BY Sam King

As thousands flock to Byron Bay for Splendour In The Grass, Byron’s local psychedelic monks The Babe Rainbow look to the outside world from behind their shoulder length hair and remind us to just… chill out, y’know? 

At first glance, The Babe Rainbow may remind you of that one friend that’s a self-described ‘hippy’. You know the one: owns a dream catcher, shops at Tree of Life. But by listening to the band’s new album ‘Double Rainbow’, it becomes immediately apparent that they are the real deal.  

They aren’t just influenced by the psychedelic music of the late ‘60s, these guys are living in the ‘60s. Their album is so convincing, so authentic, it completely distills the psychedelic movement better than any other single piece of work has. 

And that’s because, despite being a loving homage to a bygone era, ‘Double Rainbow’ still feels fresh. It doesn’t feel like a band in 2018 trying to make a ‘60s album, nor does it feel like an album from the ‘60s being played in 2018. It feels like I’ve traveled back to 1967 and stumbled upon a band performing in a hippy commune around a campfire. 

But enough about the vibe. While the album as a whole is responsible for this retro atmosphere, it’s the individual songs along the way that speak to the listener. Initially, there are enough catchy hooks in songs like Supermoon and Running Back to pull you in.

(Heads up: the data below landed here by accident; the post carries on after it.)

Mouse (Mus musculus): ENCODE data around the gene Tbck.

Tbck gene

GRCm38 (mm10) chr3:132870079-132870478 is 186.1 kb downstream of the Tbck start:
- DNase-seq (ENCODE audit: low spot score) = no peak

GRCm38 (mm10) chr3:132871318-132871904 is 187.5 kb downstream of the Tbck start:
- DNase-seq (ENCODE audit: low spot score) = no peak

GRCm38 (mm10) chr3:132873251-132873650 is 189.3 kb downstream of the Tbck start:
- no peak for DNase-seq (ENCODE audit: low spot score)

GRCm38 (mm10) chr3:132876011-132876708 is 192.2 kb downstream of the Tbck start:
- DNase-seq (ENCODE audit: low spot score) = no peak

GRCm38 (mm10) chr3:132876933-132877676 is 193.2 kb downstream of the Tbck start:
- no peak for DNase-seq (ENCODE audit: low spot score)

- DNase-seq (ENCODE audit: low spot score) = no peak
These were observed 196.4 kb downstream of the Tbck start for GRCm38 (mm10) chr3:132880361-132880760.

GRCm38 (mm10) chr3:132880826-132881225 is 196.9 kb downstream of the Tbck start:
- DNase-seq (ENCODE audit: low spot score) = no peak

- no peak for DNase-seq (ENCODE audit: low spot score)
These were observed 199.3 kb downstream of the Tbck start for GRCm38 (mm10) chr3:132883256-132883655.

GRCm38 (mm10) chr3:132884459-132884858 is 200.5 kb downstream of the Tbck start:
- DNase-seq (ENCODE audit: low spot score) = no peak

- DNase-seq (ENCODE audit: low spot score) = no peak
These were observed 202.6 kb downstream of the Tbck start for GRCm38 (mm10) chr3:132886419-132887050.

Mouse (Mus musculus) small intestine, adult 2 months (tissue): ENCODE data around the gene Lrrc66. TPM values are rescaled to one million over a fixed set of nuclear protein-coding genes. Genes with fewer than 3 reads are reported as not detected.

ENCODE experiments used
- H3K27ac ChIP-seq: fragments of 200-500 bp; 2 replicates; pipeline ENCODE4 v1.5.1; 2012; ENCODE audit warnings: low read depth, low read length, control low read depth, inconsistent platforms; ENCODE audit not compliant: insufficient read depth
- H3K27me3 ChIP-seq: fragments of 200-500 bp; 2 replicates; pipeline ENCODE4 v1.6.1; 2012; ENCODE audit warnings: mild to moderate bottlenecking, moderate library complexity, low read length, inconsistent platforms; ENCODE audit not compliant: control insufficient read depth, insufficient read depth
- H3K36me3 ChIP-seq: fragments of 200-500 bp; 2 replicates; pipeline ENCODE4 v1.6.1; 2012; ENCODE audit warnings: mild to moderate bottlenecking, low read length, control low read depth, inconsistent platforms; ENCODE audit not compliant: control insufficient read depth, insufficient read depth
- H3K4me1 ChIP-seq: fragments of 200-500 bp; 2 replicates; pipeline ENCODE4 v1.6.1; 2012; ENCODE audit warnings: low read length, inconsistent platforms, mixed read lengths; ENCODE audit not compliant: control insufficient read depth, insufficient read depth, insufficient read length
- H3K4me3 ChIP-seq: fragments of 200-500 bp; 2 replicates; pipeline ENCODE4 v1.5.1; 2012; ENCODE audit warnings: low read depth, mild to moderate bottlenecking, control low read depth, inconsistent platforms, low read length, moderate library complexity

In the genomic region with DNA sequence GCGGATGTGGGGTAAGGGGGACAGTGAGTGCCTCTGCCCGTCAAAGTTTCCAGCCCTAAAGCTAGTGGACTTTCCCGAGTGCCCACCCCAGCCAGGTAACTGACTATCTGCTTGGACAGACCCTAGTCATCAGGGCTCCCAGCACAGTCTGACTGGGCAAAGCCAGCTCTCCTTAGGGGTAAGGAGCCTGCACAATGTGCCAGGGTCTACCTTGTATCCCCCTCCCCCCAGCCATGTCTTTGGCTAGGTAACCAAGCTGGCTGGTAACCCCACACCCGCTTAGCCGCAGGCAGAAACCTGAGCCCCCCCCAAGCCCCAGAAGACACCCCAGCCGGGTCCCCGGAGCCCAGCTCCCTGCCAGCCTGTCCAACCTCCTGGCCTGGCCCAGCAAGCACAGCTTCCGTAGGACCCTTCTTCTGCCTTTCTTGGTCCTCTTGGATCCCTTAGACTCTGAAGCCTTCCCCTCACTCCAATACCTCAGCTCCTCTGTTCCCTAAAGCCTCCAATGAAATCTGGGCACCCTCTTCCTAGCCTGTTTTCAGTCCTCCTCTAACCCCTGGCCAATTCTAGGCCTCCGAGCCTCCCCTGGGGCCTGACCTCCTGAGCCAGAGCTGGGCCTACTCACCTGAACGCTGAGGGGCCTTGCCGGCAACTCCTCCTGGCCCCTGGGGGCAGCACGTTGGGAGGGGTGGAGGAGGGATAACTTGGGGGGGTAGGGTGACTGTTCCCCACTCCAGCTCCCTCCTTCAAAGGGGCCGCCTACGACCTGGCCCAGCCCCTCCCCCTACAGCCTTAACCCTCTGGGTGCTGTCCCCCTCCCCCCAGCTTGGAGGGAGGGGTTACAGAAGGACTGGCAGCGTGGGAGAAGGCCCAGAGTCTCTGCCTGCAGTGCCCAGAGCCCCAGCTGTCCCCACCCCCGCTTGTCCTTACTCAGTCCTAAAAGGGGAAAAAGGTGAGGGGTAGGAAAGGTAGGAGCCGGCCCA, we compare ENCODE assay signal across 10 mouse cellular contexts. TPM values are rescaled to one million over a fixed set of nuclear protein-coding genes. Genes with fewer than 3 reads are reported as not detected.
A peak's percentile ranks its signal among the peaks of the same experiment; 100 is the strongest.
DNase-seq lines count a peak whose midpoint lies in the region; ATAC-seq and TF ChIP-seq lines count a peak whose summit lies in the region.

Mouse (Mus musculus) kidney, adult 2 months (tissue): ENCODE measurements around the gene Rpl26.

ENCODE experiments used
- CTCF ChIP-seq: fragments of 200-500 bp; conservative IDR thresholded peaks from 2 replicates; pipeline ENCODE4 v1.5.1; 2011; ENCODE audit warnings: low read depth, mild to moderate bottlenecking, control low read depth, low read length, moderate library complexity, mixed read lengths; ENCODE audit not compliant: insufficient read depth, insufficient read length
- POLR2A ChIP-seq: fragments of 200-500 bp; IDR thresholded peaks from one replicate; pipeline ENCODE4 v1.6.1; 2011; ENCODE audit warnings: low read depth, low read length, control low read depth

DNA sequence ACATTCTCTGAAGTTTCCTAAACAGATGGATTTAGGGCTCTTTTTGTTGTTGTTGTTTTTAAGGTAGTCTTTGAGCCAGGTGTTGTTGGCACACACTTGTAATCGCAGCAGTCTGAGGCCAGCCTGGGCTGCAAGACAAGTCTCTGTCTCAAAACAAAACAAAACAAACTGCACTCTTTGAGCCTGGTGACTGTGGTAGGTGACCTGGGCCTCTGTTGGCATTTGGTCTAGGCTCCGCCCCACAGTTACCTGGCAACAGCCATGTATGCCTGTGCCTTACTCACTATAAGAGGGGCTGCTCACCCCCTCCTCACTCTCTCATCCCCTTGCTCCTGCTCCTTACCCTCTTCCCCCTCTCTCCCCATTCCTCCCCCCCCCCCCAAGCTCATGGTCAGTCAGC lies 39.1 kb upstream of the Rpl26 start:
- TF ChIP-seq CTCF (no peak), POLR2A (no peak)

Listen a little further, though, and you’ll fall deeper into the magic of ‘Double Rainbow’. In amongst the psychedelia staples of reverb-laden guitars and a million jangly percussion instruments lay a patchwork of beautiful sounds living together in perfect harmony.  

So much so that it’s hard to pick out one particular instrument. Instead, the various sounds swirl together and take your brain away to another mystical place. Nice.  

Yes, there may be one too many four-minute-long sitar instrumentals on the album. But where many of The Babe Rainbow’s psychedelic contemporaries find themselves getting carried away with endless self-indulgent ‘jamming’, Double Rainbow remains, for the most part, consistently interesting. It pulls you into a world of peace and love and flowers, but not one of hippy clichés.  

I’ll admit, I don’t know what any of the songs on Double Rainbow are about. It’s just not that kind of album. You don’t think about its meaning, you feel it. You experience it. For a little while, you can live inside it. 

Picture this: It’s a sunny morning in Byron Bay. The water’s beautiful, and there’s a double rainbow in the sky. As The Beatles would say, “There’s nothing to get hung about”. Sounds pretty good to me. 

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